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Rutland, Vermont – July 28-29, 2006

Last year, the Back Home Again Café and Simon the Tanner – Family Outfitters had a relatively “minor” role in the Twelfth Annual Ethnic Festival in Rutland, Vermont. A small booth, like most of the other hundred plus vendors, was in front of each of our doors. This year, in addition to our booths in front of 23 Center Street, the entire “Pit”—the large vacant lot at the corner of Center and Church Street—the Community in Rutland transformed into a truly ethnic festival. A thing of beauty sprang up overnight, and it lived and breathed, as it were, for two days: The Merrymakers' Caravan Festival.

Lining the back walls were Peacemakers I and II and the Garden bus. At the corner was a beautifully decorated Open Forum tent. Next to it, up Church Street towards our café and store, was a Tribal Trading booth accompanied by pictures of our boat, the Avany, as it is and as it will be when fully rigged. Next was the Basin Farm booth with its homegrown grains of spelt, oats, and corn, as well as the delightful story of the Basin Farm in an oversize, homemade book.

After that, was a mini-Maté Factor offering teas and smoothies, and next, up on the street, was our information booth. Beyond the stairs going down into the Festival was the tent where the musicians played and sang. Completing the square was a series of booths like those we had at the Brattleboro Festival: children’s art, instrument making, and bread making. As an extra bonus, though, at the bread-making booth were not only loaves of bread to sample (or take home), but several times a day there were in-depth seminars about the “pure culture” of sourdough bread, filled with wisdom about many topics that shed light on what can be described as either pure or impure cultures. These were presented in a lively fashion by Yochanan Bekor, our wonderful Scottish brother who has come to pass on to the bakers in the American tribes his skills, vision, and enthusiasm about baking, contributing to the emerging pure culture of the Twelve Tribes.


The Festival opened in fine form on Friday morning with music, dancing, parents and children enjoying the arts and crafts booths, and then a light rain fell. Whew, much less than predicted… An hour later, however, the heavens opened and the rain poured down from the sky for hours on end. Everyone at the Festival, hosts and guests, huddled inside the tents surrounding the large open space in the center, watching as the rain made little rivulets in the bark chips spread over the entire lot. Would it ever end?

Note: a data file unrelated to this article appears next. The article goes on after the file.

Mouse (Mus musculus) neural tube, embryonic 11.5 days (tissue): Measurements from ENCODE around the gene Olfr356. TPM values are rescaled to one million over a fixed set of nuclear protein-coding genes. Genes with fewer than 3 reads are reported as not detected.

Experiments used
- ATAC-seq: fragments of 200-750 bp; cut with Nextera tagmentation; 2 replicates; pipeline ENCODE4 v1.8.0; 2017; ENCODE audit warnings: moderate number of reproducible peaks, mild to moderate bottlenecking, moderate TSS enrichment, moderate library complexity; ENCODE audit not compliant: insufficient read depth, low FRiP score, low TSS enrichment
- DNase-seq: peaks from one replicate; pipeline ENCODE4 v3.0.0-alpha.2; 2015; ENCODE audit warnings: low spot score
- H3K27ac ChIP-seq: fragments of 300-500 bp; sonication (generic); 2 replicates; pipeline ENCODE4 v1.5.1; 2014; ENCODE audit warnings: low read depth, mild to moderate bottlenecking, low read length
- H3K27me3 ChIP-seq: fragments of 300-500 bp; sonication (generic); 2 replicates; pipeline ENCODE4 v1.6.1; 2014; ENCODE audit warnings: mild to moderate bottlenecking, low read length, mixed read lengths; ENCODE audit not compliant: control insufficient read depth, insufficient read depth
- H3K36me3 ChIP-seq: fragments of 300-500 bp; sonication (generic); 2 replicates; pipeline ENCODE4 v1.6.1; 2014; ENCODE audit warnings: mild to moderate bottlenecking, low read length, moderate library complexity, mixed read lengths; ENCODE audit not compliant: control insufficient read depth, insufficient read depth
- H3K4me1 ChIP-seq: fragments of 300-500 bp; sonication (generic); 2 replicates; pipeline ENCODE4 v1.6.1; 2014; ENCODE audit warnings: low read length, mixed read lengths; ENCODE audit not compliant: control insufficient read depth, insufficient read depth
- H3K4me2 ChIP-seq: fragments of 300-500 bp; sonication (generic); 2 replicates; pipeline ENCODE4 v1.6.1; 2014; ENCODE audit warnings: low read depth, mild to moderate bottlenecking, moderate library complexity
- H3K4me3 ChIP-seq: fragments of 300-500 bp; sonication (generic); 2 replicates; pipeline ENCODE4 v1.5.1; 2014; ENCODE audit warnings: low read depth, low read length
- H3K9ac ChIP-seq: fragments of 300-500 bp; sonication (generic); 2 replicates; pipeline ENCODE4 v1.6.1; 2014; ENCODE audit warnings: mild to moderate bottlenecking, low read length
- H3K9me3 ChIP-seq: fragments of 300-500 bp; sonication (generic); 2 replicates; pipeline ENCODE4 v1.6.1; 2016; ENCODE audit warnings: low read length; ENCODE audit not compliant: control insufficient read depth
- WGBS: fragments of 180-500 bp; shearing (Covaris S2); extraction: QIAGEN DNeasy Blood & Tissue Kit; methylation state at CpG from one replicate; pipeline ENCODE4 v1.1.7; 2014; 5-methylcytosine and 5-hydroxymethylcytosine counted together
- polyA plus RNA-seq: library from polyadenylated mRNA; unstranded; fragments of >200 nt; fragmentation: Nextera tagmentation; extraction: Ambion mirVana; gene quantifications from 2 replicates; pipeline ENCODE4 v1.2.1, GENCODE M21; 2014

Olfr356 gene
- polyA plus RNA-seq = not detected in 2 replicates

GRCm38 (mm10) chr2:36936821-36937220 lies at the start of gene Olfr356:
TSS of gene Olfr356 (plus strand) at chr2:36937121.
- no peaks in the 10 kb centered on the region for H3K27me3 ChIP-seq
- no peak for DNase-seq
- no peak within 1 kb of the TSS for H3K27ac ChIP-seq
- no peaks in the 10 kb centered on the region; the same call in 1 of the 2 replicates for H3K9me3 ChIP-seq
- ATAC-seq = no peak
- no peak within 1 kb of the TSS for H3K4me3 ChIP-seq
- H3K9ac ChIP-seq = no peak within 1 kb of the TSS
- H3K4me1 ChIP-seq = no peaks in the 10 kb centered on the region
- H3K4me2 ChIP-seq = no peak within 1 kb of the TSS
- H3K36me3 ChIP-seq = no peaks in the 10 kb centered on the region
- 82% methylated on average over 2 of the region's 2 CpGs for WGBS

It did, breaking the heat for the rest of the evening, and many more came to the Festival, stopping as they walked along the many vendors on Center Street. The next day could have used some rain to break the bright sunshine and high temperatures (for central Vermont) as the Festival swung into high gear. The most encouraging aspect of the day was the number of local people who walked in and spent time with us, not a few of whom had not realized that the folks at the Back Home Again Café were part of a larger group of communities capable of building such buses and hosting such a festival.

Our Rutland event saw a family from Brattleboro travel just to see the Merrymakers' Caravan. They and their two daughters promised to stay in touch.

“We really want to visit the Basin Farm. What you do for your children is very appealing to us,” they shared.

Bynah met an older Jewish couple from New York City who came to our café for their first time. They really wanted to know what we were about and listened in amazement to words they had never heard before of our connection to Judaism and Christianity. They loved the children’s play and the buses, and left with freepapers in hand, really desiring to read them. That was a very pleasant as well as unusual encounter.

One woman commented that the festival in general represented the melting cultures of the world today that have blended together into an unrecognizable conglomerate with only food as a distinctive characteristic, while she saw in our demonstration a very unique and distinguishable culture in every aspect.

We were so thankful to meet again, in another setting, so many of the fine people of Rutland. There are unseen barriers separating all groups of people, that most are content to live behind, being somewhat fearful of pushing beyond and breaking free of them. It satisfies something deep inside of us to find ways to reach out to the people we live with, as we understand the mistrust that clouds and darkens modern life. We came from the midst of it ourselves, after all.

It is why we keep holding open forums, for instance, knowing the difficulties firsthand of being face to face and voicing your inner thoughts, hopes, and convictions—what we call "expressing one’s heart". The everyday experience of our gatherings in our communities where all are free to speak, from the “least” to the “greatest” (as the Bible describes), is something we wish to share with others, and Open Forums are one way to do this. Indeed, every conversation is an opportunity for all—each person—to be real and open with the things they are really thinking about and concerned with. It is a chance to break free of the superficiality that smoothes over life’s difficulties while avoiding any hope of solution. So, each new day is one of hope in our midst, a hope that has not disappointed us these thirty-five years, and a hope we hope to share with others.

Next, we go on to Burlington, Vermont, east across its northern cities and villages, landing in Island Pond, and then on to New Hampshire, traveling from north to south. See our schedule above and consider meeting the Caravan on its travels. You won’t be disappointed.

More coming soon!!!

For more information contact eastcoast@merrymakerscaravan.org

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Merrymakers' Caravan